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The Growing Threat of Childhood Obesity

According to the CDC, more kids than ever are not just overweight, they are actually obese.  In fact, the numbers have tripled since the 1970s and in 2016, the data showed that nearly one in five school age children (ages 6-19) in the U.S. has obesity. This is a startling trend that can have long-term health consequences, including shorter life span.

What determines obesity vs. being overweight?

Overweight in children and young people is defined as having a Body Mass Index (BMI) at or above the 85th percentile and less than the 95th percentile for young people of the same age and sex.

Obesity in children and young people is defined as having a BMI at or above the 95th percentile for young people of the same age and sex.

Body max index is a person’s weight in kilograms divided by the square of a person’s height in meters. However, health professionals recommend that BMI percentile be used for children and young people ages two to 20 years old because they are still growing and at different rates based on their age and sex.

Does childhood obesity impact health and well-being?

Effects of childhood obesity can be immediate and long-term, and may include:

  • Increased risk of other chronic health conditions and diseases, such as asthma, sleep apnea, bone and joint problems, type 2 diabetes (formerly known as “adult onset” diabetes), and risk factors for heart disease.
  • Social isolation, depression, lower self-esteem from higher rates of bullying and teasing than their average weight peers.
  • Higher likelihood of obesity as an adult, which increases their risk of heart disease, diabetes, metabolic syndrome and various types of cancer

What causes or contributes to childhood obesity?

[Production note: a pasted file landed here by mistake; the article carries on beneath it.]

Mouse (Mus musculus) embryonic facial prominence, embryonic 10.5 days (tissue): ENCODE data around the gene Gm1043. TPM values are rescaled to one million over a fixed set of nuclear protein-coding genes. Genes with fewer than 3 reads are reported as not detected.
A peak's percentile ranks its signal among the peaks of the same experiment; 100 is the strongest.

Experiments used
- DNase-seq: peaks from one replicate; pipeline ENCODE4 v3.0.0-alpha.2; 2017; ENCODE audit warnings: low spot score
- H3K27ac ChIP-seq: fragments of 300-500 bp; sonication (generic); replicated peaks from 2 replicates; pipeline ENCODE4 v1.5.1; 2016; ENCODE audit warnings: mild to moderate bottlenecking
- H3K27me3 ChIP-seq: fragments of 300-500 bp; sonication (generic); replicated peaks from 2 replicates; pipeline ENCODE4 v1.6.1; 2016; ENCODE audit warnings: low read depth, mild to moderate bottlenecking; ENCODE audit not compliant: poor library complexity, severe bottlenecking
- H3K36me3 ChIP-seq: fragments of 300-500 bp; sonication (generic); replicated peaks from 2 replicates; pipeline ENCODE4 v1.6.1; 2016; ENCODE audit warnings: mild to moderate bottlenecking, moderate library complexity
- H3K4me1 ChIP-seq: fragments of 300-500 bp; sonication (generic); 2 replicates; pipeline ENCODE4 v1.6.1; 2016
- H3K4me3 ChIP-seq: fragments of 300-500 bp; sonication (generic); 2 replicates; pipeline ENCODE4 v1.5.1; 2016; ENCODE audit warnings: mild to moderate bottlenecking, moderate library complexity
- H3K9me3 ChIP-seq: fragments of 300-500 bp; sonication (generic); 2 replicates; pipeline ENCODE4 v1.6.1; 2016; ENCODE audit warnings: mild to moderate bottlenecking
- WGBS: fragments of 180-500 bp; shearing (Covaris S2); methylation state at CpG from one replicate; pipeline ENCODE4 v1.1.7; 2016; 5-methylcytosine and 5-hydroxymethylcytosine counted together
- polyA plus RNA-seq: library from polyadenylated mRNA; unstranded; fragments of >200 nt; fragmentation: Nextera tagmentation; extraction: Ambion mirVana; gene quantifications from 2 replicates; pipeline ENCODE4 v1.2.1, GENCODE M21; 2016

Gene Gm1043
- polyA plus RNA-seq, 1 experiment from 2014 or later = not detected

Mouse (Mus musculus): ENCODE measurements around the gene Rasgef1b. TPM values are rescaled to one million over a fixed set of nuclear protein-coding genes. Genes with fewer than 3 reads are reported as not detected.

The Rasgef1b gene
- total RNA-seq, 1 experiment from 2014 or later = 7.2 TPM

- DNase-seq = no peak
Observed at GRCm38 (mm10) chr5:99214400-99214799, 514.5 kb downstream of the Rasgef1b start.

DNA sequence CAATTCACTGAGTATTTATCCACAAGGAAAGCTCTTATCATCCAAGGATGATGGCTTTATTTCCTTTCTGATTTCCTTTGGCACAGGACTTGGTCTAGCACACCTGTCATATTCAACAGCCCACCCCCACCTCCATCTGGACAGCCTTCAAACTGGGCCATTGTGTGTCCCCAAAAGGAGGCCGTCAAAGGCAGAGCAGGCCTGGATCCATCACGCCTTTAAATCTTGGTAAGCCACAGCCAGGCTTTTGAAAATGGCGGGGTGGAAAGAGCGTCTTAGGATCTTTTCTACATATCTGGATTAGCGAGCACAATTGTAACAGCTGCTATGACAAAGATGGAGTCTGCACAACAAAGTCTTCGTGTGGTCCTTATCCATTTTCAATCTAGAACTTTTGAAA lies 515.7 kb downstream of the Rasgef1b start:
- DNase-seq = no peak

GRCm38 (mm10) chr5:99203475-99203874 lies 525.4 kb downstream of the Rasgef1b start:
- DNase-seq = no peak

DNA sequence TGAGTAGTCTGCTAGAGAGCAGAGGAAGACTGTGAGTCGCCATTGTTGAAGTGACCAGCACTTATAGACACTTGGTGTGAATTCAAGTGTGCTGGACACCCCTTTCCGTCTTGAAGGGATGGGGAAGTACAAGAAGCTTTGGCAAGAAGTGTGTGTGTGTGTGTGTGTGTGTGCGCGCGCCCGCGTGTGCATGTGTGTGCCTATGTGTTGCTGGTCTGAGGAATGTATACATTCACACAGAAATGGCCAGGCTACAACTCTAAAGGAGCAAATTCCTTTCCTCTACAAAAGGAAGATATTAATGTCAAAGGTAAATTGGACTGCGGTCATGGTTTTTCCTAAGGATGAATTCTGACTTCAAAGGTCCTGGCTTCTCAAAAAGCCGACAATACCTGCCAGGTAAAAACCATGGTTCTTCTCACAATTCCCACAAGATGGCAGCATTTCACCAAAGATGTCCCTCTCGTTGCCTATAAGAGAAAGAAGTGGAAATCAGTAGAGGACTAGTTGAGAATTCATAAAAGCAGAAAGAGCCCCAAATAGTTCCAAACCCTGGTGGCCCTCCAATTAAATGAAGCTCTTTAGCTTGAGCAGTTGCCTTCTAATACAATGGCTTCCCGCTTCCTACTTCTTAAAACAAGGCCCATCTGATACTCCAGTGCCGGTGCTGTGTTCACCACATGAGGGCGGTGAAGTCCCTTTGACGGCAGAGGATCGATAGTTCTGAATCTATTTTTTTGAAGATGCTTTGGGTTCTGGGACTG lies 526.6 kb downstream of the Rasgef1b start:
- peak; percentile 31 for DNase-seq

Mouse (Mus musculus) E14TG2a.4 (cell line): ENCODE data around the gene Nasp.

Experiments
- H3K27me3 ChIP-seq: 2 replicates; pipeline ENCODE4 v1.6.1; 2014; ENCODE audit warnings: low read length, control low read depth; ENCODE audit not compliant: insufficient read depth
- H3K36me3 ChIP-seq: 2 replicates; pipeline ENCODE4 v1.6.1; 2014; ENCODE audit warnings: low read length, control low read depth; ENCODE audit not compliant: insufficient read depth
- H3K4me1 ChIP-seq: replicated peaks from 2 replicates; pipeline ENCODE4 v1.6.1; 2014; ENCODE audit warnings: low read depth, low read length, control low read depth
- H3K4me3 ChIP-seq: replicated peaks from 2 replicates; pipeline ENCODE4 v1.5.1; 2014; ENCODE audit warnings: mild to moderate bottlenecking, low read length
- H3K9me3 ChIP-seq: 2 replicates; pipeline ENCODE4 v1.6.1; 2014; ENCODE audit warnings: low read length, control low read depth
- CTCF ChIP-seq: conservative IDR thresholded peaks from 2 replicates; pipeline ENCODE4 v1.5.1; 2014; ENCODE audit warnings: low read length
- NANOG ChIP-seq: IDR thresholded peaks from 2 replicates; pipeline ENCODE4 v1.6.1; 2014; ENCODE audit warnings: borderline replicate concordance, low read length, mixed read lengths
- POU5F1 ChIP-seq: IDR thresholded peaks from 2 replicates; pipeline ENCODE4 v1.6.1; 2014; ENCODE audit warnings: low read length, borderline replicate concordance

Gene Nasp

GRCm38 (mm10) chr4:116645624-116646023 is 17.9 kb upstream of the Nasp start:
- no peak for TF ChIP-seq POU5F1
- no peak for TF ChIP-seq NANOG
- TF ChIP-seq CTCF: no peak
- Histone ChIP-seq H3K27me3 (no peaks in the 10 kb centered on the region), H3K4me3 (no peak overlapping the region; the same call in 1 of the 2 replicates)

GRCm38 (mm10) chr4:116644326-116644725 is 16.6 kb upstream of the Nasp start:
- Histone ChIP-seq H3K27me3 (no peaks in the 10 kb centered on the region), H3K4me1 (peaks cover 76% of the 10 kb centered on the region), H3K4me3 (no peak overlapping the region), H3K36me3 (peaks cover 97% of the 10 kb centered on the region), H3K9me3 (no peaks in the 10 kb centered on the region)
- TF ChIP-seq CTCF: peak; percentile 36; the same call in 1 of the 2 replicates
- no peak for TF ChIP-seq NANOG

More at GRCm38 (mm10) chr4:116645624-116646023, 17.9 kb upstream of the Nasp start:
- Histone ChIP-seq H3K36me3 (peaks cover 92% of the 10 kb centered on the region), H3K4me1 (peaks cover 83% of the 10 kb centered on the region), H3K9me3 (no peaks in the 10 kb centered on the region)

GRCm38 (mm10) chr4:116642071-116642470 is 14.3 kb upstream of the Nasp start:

Energy imbalance is a key factor of obesity in the United States. It basically means consuming more energy from foods and beverages than the body uses for healthy functioning, growth, and physical activity. This imbalance can lead to extra weight gain over time.

Other contributing factors of obesity include:

  • Genetics
  • Metabolism – the process for changing food and oxygen into energy for the body to use
  • Short sleep duration
  • Eating habits and lack of physical activity to offset consumption
  • Lack of access to parks and/or regular recreational activity
  • Family or culturally informed diet that is not high in fruits, vegetables and healthy options and low in carbohydrates, fat, sugary drinks and sweets

To help your family maintain a healthy weight, see our healthy living tips and recipes, and get at least 30 minutes of exercise three or more times a week. It can be as simple as taking a family walk, having a jump rope or push-up contest, or throwing a spontaneous dance party to your favorite beats – whatever gets you moving and having fun.

If someone in your family is experiencing health problems or is interested in weight loss options, contact us to help you find a doctor or specialist.

 

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